Image: Karl Wolfgang

Notice an uptick in local construction activity? That’s partly because, beginning this summer, seemingly ubiquitous commercial landlord Mark Hunt has started to act on plans to scrape and replace a half dozen downtown buildings. If that sounds like a developer on a binge, know that Hunt has a method to his madness, one that he hopes will serve both locals and visitors.

“Downtown has zero vision right now,” he says. “My ultimate goal is to connect the town with the people who live here.”

To date, Hunt has redeveloped only one building in his large portfolio: the Galena Street structure that now houses Lululemon, Dolce and Gabbana, and Theory. But he has big plans for other components of his inventory (see sidebar). 

Hunt, who moved to Aspen in 2009 from Chicago, went on a spending spree in the mid-2010s with his investment partners, buying up more than a dozen buildings collectively worth more than $100 million.

Obviously, having one predominant landlord has made many Aspenites nervous. And it hasn’t helped assuage fears that Hunt, an introvert by nature, has hesitated to step into the spotlight. But recognizing the impact of his plans, he says he will do public outreach this summer. “I plan to have office hours,” he says. “I want people to come at me and tell me what they want.”

Hunt has received approvals to redevelop the properties, which won’t be more than two stories tall and will respect the character of town as defined by citizen boards like the Historic Preservation Commission.

To achieve this, says Chris Bendon, Hunt’s land-use consultant, the development team will consider the massing of buildings and materials used. “We’re creating architecture that doesn’t mimic but respects the grand buildings like the Elks or the Wheeler [Opera House],” he explains. 

Nonetheless, Hunt’s projects will noticeably affect the downtown vibe. “We haven’t had a lot of buildings go up for a number of years, so if you build five, it’s going to change the landscape,” says Amy Simon, the city’s historic preservation officer.

One potential community benefit? Hunt is trying to accommodate Paradise Bakery, which must exit its 40-year Galena Street spot in 2021 for Italian clothier Loro Piana. Now that’s something everyone can get behind.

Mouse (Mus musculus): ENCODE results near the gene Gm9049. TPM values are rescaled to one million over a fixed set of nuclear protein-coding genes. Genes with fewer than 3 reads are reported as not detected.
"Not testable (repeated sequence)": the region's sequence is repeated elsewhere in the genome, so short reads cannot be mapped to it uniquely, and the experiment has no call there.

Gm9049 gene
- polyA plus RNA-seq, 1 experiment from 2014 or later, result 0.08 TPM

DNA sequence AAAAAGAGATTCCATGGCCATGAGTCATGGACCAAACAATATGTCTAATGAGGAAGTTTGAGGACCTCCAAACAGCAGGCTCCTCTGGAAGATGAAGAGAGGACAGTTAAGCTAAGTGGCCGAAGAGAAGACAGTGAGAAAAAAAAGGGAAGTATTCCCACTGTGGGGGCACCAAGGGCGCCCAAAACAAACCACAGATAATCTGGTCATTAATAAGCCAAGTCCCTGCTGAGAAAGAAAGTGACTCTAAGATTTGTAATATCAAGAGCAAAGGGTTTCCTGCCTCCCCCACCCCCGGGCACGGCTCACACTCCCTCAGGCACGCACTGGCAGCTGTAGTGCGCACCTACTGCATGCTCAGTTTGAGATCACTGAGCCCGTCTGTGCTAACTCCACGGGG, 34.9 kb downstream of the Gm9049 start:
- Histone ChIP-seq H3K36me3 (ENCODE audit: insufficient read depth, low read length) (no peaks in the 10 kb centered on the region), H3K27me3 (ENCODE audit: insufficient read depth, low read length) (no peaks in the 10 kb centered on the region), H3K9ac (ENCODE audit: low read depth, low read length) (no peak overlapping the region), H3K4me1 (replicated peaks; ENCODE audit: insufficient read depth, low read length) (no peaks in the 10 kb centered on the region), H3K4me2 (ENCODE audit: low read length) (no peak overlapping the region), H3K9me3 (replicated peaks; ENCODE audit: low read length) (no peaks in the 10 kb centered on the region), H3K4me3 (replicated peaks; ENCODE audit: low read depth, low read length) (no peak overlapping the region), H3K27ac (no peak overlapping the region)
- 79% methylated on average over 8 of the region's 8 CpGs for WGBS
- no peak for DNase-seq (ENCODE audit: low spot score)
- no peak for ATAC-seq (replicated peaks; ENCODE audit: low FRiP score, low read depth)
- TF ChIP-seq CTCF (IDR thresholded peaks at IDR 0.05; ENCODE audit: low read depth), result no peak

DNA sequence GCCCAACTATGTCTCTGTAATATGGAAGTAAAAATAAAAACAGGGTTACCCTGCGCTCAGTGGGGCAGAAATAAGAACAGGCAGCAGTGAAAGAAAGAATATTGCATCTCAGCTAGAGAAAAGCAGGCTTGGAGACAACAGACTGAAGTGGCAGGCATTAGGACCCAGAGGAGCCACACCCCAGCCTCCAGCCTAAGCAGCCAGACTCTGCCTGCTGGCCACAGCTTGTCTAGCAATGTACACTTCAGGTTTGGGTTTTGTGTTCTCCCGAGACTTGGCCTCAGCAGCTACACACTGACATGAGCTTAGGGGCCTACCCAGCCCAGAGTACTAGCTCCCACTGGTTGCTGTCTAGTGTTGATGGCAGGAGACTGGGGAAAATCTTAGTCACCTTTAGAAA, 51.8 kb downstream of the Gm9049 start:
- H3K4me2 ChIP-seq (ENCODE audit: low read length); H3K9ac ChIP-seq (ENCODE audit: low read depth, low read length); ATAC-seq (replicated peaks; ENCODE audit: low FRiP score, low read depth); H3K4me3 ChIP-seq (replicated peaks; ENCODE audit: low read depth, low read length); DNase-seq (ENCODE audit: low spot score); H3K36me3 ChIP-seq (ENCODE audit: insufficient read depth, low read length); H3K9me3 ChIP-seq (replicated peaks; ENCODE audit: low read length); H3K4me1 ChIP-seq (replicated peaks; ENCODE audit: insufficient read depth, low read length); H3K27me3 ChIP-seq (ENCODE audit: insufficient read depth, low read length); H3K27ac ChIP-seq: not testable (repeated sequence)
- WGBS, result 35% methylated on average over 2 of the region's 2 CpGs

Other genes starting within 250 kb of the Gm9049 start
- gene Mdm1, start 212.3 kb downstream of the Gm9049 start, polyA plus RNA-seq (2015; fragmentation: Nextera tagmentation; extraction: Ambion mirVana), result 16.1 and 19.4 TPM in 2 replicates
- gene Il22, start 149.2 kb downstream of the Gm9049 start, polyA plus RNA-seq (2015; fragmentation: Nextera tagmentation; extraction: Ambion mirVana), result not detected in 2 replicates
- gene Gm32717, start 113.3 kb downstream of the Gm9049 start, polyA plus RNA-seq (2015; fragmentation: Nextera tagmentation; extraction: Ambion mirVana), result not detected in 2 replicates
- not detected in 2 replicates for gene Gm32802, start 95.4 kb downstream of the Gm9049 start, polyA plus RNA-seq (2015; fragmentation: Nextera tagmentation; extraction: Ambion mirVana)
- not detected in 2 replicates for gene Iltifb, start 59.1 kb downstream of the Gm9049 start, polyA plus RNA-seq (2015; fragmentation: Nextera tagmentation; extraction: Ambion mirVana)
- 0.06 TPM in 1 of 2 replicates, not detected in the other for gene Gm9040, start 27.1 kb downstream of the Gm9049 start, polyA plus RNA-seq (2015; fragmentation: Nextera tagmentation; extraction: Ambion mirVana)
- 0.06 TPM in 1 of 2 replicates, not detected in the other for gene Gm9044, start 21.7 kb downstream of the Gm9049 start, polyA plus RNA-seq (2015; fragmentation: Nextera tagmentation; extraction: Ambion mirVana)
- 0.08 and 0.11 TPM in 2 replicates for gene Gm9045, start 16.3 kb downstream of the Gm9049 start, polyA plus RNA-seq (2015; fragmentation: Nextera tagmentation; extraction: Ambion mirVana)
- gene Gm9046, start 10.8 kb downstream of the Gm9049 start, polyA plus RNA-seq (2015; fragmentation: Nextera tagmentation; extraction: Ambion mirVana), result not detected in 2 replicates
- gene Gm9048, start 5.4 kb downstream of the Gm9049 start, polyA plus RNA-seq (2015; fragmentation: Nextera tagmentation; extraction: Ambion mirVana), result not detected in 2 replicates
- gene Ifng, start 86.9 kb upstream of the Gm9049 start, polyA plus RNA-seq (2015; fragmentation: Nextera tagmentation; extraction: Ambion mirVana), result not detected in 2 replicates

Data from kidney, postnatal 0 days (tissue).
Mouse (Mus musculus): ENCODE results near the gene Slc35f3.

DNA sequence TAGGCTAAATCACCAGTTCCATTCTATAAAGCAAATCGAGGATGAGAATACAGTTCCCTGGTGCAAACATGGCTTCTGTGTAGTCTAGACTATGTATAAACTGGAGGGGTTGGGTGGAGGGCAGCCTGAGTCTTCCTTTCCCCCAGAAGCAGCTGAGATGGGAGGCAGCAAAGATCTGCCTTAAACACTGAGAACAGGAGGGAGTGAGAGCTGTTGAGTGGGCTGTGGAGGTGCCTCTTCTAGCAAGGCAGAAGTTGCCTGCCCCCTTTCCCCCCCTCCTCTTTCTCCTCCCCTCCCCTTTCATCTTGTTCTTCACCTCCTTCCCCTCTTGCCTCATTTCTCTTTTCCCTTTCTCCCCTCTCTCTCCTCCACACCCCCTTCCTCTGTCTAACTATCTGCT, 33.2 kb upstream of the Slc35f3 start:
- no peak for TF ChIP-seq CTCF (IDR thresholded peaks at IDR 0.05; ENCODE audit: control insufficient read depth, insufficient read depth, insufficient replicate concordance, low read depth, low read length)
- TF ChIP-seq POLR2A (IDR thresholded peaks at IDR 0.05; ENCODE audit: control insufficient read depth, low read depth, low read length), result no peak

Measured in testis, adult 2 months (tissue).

Hunt’s Pending Aspen Commercial Projects

300 E Hyman Ave
Formerly: The Crystal Palace
Will Be: A 36,500-square-foot, 16-room boutique hotel with rooftop bar and street-level lounge
Timeline: Construction to begin this summer; completion expected in 18 months

232 E Main St
Currently: Conoco gas station
Will Be: A 7,500-square-foot building for Chase Bank
Timeline: Construction to begin this summer; completion expected in 18 months

517 E Hopkins Ave
Formerly: Aspen Daily News building
Will Be: A 14,700-square-foot building with coworking offices and some type of community space
Timeline: Construction to begin spring 2020; completion expected in 12 months

434 E Cooper Ave
Currently: Bidwell building, home to Ryno’s Pub and Pizzeria and other businesses
Will Be: A 14,600-square-foot building housing high-end retail stores and a rooftop restaurant
Timeline: Construction to begin spring 2020; completion expected in 12 months

305/307 S Mill St(on the pedestrian mall)
Currently: Mr. Grey and Kirby Ice House (summer pop-up) restaurants
Will Be: Restaurants or retail space
Timeline: Construction estimated to begin in 2020; completion expected in 12 months

201 Main St
Formerly: Main Street Bakery 
Will Be: A morning to late-night diner designed as a community gathering place, especially after sporting events 
Timeline: Construction to begin after city permits are obtained 

414/416/420/422 E Cooper Ave
Currently: Retail spaces 
Will Be: A 9,000-square-foot performance center in partnership with Jazz Aspen Snowmass, bar, and restaurant above and adjacent to the Red Onion
Timeline: Construction to begin spring 2020; completion expected in 15 to 18 months

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